What will it cost to do this anyway?
Do I hunt for a better deal, or make progress faster? That is often the question with a project like this one.
You may think that money is not an issue for someone who can afford to buy a Tesla, but we all have our limits and this project has been one to push my comfort zone. I suppose that that’s part of what makes it all interesting as well. I find it rather amusing to watch my initial resistance and then my justifications for spending funds along the way. Much of my life I’ve been concerned with money and here I’m strangely driven toward a large optional expenditure. It’s not like I’m concerned about making rent or food budget here, I’m very fortunate in that way these days, but this does involve what I would call considerable sums from what most people would suggest I’d do better to save for retirement.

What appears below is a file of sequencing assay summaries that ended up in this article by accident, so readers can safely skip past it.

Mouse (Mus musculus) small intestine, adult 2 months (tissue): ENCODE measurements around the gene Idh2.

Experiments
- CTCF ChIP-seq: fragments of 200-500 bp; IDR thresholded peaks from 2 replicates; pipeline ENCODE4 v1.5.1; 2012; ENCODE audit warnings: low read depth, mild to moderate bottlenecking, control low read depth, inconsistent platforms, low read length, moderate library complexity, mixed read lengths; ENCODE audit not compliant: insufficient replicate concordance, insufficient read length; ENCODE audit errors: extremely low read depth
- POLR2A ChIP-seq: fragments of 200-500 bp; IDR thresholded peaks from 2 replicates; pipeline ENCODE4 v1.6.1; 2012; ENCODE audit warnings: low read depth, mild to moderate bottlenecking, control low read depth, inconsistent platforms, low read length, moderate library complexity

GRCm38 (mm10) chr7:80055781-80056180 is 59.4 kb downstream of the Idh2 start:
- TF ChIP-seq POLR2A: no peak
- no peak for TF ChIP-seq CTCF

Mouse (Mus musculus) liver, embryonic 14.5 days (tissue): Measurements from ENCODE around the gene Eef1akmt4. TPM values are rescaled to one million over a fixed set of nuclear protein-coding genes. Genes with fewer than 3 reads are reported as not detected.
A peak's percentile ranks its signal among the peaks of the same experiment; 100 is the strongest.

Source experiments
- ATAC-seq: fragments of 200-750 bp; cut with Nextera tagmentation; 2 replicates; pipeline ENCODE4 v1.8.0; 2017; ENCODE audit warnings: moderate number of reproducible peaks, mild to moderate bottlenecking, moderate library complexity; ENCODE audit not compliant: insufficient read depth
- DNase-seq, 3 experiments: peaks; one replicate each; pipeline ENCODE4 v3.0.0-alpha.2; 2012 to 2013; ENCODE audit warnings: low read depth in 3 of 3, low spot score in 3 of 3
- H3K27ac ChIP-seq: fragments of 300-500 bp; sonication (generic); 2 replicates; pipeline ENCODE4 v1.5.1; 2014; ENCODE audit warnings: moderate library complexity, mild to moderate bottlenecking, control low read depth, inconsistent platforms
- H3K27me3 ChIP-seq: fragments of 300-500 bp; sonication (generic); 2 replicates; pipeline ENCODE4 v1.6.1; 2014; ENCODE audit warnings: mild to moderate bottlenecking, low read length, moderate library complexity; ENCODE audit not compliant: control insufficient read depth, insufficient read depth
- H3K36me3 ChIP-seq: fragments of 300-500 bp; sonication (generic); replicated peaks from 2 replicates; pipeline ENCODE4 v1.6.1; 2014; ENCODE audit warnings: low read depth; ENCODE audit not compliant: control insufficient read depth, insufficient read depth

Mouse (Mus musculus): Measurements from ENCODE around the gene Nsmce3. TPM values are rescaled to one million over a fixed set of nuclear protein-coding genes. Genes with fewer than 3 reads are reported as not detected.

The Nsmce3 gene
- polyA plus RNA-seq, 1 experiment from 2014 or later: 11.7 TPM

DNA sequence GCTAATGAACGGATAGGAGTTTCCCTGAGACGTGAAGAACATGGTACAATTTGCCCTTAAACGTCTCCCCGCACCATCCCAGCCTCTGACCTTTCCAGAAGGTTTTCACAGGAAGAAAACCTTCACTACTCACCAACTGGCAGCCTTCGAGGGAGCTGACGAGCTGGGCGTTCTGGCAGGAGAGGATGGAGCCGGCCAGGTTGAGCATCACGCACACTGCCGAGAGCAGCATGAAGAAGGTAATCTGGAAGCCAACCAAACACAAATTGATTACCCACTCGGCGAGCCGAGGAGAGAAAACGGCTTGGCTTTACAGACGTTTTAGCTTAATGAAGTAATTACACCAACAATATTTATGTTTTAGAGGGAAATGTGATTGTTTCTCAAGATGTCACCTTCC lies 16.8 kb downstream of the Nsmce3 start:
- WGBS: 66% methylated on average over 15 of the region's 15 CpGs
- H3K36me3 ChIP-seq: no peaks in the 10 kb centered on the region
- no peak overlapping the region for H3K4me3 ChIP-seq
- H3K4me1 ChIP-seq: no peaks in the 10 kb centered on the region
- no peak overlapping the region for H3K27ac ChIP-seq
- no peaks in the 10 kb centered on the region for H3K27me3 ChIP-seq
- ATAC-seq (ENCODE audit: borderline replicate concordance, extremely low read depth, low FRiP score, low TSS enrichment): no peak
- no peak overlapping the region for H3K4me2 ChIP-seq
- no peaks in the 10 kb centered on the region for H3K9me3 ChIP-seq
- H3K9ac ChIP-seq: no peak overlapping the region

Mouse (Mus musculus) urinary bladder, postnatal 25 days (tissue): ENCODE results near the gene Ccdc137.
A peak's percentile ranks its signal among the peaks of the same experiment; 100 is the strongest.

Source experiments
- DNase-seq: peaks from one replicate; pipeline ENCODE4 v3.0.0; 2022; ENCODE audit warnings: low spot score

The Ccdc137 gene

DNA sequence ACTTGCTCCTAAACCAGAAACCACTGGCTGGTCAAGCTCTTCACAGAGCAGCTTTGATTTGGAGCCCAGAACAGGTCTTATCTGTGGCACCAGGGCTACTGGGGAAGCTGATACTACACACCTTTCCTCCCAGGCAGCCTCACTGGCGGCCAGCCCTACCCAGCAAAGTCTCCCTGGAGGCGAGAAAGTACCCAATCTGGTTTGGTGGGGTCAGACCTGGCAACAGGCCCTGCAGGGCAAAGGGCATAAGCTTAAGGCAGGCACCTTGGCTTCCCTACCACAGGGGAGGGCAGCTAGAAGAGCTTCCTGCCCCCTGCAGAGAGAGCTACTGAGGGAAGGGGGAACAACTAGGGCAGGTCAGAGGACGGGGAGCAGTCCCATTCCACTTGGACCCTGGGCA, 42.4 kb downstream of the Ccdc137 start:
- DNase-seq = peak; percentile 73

It all started with getting the Tesla base vehicle. Six months ago when I started this project my budget seemed simple. I’ll buy a totaled Model S for $18K or so (seems about right for a luxury wreck), throw in a few grand to get the essentials running and then it will take much labor but very little cash to merge it with the stretched Vanagon body. Not pocket change, but not bad at all for such a cool EV. Ah grasshopper, you have so much to learn. After losing a couple auctions with my low bidding limit I reconsidered my budget. Had I not justified $30K for a battery pack on the conversion project this replaced? And is not $10K a perfectly reasonable amount for a powerful drivetrain? What about the value of a huge panoramic sunroof? That practically essential tech package? Don’t I need a test bed for high power AC drives in order to further my business? That retirement fund isn’t earning much anyway and besides this is going to be fun! I’ll sell a few vehicles to help with the cash flow and free up some work space as well. Within a few weeks I had talked myself into a $40K bid limit. Not that I’d need that much, no, I’m sure I’ll get one for $30K. Did I mention how I used to teach “Creative Justification 101”? I waited and watched some more. A number of less than ideal auctions went by with issues, no air suspension, the smaller 60 kWh battery, $50K selling prices, those were not for me. After over three months of auction watching my car showed up. The damage was not too bad, it had almost every feature I wanted, lacking only the dual onboard chargers, and best of all the passenger air bags were all intact so the interior was perfect. Very nice! Not only that, the pre bid value closed at only $12,300. It’s not uncommon for the final bid amount to be twice the pre bid, but not often much more than that. I thought long and hard about my bid limits for this car the night before the auction deciding I would go as high as $38,200 but not to my $40K hard limit. If I didn’t get it for that then I’d accept it was “not meant to be”, thereby giving my guardian angels a vote. Either I have a lesson to learn about expecting a good deal, or my guardian angels have a great sense of humor because the other bidders stopped at $38K and I won it for $38,100. As I watched it bid to $38K I knew I had to mentally let go, and even when I “won” it, I had to wait for the insurance to approve the sale since they had a $40K reserve, but I held tight and still won it. In the end auction fees, broker fees and shipping brought it to $42K.